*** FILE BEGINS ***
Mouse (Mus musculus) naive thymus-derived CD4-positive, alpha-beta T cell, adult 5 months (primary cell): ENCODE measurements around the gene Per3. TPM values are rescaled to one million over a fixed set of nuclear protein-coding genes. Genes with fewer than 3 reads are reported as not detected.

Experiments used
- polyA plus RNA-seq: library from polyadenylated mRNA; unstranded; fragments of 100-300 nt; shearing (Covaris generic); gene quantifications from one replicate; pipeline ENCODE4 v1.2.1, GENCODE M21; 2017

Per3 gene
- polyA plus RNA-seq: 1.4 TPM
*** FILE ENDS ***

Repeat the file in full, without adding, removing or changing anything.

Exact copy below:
Mouse (Mus musculus) naive thymus-derived CD4-positive, alpha-beta T cell, adult 5 months (primary cell): ENCODE measurements around the gene Per3. TPM values are rescaled to one million over a fixed set of nuclear protein-coding genes. Genes with fewer than 3 reads are reported as not detected.

Experiments used
- polyA plus RNA-seq: library from polyadenylated mRNA; unstranded; fragments of 100-300 nt; shearing (Covaris generic); gene quantifications from one replicate; pipeline ENCODE4 v1.2.1, GENCODE M21; 2017

Per3 gene
- polyA plus RNA-seq: 1.4 TPM